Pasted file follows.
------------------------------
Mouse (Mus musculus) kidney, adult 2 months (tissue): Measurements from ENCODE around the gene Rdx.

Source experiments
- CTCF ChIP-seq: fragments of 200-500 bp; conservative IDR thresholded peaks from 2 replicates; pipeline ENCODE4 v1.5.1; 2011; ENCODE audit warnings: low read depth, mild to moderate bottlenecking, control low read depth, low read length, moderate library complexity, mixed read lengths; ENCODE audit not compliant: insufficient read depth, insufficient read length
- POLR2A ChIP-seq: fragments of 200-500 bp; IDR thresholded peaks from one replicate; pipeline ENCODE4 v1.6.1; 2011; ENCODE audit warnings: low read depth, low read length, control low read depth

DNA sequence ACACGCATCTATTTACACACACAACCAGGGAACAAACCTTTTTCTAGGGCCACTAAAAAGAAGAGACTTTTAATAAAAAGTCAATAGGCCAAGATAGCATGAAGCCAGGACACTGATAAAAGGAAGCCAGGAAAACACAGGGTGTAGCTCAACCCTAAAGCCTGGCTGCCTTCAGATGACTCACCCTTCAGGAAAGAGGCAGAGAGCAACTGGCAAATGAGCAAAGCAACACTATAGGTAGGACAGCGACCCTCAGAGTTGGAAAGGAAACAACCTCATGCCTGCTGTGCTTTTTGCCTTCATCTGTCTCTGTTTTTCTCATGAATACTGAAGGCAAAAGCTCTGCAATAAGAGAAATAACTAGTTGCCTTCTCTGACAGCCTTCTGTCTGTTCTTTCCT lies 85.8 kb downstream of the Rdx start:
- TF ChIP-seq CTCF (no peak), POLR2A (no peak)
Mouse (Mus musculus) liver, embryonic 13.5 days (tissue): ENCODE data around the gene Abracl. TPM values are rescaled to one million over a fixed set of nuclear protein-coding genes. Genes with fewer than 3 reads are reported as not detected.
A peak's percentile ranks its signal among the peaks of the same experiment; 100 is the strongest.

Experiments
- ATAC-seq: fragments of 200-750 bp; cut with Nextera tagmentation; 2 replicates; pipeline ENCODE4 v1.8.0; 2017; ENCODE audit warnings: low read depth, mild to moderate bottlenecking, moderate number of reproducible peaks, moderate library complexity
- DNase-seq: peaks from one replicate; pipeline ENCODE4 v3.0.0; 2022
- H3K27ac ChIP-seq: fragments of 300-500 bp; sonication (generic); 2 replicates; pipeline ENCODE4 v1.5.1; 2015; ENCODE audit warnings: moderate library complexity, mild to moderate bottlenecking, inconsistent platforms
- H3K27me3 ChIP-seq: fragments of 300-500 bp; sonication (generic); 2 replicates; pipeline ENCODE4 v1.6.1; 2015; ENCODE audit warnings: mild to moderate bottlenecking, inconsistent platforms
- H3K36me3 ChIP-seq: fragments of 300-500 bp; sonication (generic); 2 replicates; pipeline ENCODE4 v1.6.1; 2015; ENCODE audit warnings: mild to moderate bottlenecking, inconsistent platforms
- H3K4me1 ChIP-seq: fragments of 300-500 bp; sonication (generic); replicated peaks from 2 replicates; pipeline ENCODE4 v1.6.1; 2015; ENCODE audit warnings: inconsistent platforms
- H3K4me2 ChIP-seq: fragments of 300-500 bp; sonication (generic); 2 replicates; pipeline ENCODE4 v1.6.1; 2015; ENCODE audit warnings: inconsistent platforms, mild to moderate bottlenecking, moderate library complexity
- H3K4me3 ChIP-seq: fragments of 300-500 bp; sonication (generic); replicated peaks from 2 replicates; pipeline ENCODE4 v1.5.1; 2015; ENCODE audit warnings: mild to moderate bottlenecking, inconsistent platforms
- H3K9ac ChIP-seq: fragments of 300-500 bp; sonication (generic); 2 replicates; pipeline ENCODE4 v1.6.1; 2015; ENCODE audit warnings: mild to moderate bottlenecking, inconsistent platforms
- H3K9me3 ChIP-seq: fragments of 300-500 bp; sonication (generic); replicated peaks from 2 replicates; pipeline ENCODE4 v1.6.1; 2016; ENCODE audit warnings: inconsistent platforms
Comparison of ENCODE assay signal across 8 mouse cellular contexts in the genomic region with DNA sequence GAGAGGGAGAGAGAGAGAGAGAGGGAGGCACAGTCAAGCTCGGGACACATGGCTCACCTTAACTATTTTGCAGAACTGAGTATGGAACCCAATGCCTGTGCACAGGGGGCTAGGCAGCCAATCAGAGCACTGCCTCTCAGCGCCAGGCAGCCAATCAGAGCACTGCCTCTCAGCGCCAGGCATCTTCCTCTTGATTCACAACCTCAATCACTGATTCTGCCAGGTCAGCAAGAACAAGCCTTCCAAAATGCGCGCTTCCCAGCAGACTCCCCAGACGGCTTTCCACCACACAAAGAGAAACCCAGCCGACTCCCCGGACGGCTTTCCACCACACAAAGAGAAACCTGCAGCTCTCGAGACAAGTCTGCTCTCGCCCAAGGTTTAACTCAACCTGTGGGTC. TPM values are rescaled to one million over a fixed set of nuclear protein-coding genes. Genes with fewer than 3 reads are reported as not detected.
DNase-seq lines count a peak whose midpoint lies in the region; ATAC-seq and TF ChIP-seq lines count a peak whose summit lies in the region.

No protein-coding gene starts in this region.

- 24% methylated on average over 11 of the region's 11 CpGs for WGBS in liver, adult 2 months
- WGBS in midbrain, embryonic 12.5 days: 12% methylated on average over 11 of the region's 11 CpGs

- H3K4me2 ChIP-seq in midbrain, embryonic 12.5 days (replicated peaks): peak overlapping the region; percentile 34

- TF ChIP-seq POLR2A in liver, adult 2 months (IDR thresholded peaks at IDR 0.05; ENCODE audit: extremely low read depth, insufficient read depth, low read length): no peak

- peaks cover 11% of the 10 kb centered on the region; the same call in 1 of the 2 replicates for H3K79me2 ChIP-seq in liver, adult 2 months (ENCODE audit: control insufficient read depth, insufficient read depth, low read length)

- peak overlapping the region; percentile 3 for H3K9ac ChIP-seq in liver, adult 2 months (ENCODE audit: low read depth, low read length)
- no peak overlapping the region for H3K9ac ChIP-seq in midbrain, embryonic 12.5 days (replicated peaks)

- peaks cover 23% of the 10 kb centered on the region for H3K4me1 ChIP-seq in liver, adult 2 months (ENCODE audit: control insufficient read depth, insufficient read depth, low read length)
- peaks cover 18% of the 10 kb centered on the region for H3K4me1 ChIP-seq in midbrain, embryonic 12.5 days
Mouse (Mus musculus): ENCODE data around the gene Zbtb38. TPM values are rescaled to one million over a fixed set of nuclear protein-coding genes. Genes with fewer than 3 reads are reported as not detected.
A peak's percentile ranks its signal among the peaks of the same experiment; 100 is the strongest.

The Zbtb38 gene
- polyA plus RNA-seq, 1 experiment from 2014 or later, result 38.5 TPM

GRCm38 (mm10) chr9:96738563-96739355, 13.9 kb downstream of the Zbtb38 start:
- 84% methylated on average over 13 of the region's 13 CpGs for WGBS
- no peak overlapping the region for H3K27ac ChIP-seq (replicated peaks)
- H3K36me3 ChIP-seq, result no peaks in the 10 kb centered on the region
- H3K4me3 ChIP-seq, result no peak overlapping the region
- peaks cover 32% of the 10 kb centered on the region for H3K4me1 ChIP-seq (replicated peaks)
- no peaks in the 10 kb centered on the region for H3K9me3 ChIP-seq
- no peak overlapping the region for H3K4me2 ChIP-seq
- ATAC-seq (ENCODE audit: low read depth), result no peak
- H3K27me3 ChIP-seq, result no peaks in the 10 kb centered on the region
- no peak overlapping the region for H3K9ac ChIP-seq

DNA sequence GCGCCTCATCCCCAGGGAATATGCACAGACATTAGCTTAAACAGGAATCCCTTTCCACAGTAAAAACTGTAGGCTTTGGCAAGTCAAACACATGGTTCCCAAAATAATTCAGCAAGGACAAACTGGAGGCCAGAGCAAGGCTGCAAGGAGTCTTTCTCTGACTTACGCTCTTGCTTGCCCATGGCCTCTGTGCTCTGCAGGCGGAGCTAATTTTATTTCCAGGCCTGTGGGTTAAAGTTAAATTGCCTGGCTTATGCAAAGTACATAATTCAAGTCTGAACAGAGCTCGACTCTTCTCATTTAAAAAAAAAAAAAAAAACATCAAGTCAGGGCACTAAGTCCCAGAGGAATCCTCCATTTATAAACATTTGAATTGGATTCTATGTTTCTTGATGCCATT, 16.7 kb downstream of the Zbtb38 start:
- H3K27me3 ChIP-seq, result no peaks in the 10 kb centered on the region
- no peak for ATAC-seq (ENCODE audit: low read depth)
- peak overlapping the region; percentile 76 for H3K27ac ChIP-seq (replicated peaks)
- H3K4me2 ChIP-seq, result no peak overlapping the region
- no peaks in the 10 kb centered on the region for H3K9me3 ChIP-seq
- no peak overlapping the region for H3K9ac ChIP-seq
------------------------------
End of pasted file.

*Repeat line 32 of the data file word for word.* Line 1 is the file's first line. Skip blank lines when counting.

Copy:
Mouse (Mus musculus): ENCODE data around the gene Zbtb38. TPM values are rescaled to one million over a fixed set of nuclear protein-coding genes. Genes with fewer than 3 reads are reported as not detected.